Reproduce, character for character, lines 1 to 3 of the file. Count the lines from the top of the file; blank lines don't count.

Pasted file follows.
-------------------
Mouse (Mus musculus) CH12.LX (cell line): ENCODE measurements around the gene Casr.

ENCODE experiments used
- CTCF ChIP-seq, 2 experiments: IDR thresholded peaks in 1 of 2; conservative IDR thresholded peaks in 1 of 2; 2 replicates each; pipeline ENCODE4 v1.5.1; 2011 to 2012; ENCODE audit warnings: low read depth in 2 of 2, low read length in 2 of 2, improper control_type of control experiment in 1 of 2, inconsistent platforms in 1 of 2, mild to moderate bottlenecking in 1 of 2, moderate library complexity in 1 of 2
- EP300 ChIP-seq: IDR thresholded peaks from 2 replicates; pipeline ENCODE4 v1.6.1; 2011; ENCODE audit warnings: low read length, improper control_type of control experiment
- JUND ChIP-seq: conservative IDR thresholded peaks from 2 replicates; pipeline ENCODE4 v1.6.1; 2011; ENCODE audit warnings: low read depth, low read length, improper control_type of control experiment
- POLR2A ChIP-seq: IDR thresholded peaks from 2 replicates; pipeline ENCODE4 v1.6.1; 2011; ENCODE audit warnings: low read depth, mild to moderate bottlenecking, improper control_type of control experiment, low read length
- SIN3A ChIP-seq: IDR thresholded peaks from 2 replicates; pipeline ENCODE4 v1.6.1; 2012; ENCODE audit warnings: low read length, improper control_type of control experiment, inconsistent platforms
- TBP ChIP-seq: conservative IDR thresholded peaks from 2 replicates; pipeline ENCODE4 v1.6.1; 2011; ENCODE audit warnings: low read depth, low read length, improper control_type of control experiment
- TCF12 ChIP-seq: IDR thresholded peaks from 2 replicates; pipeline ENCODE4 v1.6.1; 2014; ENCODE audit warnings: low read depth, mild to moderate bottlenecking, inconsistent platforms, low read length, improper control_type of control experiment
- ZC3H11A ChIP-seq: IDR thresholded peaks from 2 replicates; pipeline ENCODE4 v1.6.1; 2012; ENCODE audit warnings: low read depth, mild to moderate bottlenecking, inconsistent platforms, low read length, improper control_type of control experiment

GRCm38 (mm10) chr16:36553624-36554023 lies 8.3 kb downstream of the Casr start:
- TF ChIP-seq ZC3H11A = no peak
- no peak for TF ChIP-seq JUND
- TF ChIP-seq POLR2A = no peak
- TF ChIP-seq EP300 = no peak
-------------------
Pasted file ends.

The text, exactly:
Mouse (Mus musculus) CH12.LX (cell line): ENCODE measurements around the gene Casr.

ENCODE experiments used
- CTCF ChIP-seq, 2 experiments: IDR thresholded peaks in 1 of 2; conservative IDR thresholded peaks in 1 of 2; 2 replicates each; pipeline ENCODE4 v1.5.1; 2011 to 2012; ENCODE audit warnings: low read depth in 2 of 2, low read length in 2 of 2, improper control_type of control experiment in 1 of 2, inconsistent platforms in 1 of 2, mild to moderate bottlenecking in 1 of 2, moderate library complexity in 1 of 2